this trillogy is extremely libertarian and approaching the conclution of
      anarchy.



      http://stopthestate.blogspot.com/2012/04/libertarianism-in-hunger-games-trilogy.html 



      "[color=#222222;background:#FFF9EE]Libertarians will be
      pleased to see that the question Collins seems to be pondering by the third
      book isn’t what type of government is best, but whether we should even be
      governed at all.  The reader is left with an undeniable
      feeling that the people of Panem would be better off not only without the
      current regime, but without the supposedly better replacement as well.[/color] "



      This sounds too good to be true!

       


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All truths are easy to understand once they are discovered; the point is to discover them.

Galileo Galilei

#17
Danny Rebelo

Danny Rebelo
  • 164 posts

Jeff Tucker has chimed in on the Hunger Games as well.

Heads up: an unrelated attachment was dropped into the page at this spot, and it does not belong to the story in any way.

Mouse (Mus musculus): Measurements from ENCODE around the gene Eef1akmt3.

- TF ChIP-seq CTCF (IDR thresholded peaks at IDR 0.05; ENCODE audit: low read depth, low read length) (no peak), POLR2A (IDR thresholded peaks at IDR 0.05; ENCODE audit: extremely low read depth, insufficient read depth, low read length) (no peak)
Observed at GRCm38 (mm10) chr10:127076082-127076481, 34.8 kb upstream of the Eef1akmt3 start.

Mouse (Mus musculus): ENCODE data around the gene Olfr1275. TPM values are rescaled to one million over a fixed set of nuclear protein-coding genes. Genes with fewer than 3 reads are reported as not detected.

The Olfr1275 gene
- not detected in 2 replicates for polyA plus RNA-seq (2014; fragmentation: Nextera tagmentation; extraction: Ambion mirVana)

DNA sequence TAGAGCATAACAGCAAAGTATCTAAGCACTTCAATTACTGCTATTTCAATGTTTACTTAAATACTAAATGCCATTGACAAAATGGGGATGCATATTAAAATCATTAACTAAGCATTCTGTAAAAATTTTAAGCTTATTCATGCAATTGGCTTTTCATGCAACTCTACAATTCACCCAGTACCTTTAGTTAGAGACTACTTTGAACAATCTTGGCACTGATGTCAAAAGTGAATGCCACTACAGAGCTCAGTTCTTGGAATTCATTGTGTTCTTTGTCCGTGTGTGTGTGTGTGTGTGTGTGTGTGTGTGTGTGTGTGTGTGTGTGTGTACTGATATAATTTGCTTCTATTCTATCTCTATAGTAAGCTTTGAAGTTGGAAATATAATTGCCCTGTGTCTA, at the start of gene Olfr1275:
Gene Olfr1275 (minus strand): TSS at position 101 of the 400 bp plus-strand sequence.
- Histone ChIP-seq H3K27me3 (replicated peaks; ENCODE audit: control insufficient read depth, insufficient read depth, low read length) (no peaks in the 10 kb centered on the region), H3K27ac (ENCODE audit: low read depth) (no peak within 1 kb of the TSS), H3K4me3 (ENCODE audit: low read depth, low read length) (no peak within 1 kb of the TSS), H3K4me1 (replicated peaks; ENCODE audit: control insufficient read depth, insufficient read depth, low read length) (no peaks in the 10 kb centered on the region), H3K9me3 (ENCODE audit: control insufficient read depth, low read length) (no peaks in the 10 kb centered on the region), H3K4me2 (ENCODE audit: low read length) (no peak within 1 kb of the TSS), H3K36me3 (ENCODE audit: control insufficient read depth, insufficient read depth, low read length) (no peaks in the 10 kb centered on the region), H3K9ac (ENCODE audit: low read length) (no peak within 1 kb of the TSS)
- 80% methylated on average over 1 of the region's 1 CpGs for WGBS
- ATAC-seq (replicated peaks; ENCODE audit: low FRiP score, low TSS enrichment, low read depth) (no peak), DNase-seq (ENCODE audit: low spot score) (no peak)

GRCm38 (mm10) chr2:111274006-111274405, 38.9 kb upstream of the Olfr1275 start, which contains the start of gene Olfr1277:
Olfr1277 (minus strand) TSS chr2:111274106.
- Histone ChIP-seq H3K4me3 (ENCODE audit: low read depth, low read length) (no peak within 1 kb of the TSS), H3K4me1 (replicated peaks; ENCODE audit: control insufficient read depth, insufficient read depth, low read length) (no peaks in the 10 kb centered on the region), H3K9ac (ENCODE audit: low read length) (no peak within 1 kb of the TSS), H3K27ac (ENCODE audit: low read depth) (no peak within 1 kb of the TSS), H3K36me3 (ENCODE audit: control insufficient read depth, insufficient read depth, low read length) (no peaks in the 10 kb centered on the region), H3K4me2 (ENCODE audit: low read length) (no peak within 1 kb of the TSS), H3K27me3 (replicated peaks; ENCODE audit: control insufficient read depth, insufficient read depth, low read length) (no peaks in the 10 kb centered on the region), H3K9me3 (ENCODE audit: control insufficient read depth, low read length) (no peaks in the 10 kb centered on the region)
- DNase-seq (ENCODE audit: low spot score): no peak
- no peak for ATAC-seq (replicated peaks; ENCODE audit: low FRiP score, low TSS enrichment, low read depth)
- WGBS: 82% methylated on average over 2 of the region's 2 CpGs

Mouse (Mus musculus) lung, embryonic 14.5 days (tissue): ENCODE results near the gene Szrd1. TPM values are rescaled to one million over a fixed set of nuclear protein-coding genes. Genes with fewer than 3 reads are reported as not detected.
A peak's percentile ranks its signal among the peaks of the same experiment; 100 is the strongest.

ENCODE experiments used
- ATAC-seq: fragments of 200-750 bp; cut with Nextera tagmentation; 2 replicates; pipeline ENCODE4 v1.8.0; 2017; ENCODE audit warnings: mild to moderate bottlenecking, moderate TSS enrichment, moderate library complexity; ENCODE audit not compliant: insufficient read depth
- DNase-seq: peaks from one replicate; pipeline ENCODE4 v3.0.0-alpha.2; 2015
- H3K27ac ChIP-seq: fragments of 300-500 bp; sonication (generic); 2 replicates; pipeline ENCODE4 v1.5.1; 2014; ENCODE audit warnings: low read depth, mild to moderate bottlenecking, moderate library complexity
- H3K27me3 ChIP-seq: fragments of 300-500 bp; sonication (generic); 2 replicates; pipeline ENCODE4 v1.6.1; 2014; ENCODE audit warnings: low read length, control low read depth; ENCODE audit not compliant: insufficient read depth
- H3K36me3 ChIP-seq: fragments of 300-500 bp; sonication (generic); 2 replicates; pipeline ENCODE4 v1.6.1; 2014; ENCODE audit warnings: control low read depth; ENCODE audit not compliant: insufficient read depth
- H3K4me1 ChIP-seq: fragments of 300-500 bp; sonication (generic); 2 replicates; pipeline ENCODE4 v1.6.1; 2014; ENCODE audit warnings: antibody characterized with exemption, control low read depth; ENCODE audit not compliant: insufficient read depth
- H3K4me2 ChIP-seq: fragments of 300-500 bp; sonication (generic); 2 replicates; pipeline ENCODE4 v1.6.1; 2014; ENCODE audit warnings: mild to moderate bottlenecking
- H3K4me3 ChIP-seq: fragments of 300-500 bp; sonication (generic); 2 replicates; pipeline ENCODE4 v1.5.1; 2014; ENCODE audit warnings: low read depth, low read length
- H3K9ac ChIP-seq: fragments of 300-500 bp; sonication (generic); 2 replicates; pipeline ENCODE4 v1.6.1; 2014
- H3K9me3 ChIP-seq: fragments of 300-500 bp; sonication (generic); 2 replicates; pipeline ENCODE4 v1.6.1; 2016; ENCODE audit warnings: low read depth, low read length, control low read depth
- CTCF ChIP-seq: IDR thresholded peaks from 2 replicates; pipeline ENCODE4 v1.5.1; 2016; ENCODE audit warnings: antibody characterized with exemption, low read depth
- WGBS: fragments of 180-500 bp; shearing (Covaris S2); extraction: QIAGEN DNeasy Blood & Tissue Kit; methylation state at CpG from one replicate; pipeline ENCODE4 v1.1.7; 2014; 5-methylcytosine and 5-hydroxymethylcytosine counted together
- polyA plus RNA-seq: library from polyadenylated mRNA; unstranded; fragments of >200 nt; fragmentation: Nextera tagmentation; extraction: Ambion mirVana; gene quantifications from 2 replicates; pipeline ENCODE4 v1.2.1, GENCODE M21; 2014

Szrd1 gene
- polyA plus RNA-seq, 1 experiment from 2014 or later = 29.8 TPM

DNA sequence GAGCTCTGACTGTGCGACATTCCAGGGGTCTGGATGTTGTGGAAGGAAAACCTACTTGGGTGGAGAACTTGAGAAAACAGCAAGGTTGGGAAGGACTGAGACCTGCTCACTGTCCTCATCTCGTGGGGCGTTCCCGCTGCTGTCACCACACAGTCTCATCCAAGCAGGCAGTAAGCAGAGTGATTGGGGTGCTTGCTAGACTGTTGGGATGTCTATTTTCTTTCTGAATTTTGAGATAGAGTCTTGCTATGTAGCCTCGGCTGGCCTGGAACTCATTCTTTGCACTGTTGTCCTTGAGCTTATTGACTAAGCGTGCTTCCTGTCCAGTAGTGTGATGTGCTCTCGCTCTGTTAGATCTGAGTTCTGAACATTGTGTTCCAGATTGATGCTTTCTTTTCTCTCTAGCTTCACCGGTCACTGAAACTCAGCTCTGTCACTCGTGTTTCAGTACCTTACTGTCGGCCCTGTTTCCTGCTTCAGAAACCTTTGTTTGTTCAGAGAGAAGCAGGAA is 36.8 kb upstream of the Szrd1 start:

http://lfb.org/today/democracy-is-our-hunger-game/


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All truths are easy to understand once they are discovered; the point is to discover them.

Galileo Galilei

#18
RobG

RobG
  • 22 posts

I finally got around to see the movie everybody has been talking about.

I definitely agree with Stef that is was so super strange that the children did not seem to show any signs of trauma or distress over the fact that they were being forced to kill each other. The main heroine kissing her love interest after nearly having her throat slit and then seeing someone's head bashed to death, was just sick. The subject matter was treated so lightly. I had to remind myself that KIDS ARE BEING FORCED TO FIGHT TO THE DEATH! because the movie was not emphasising the gravity of that at all.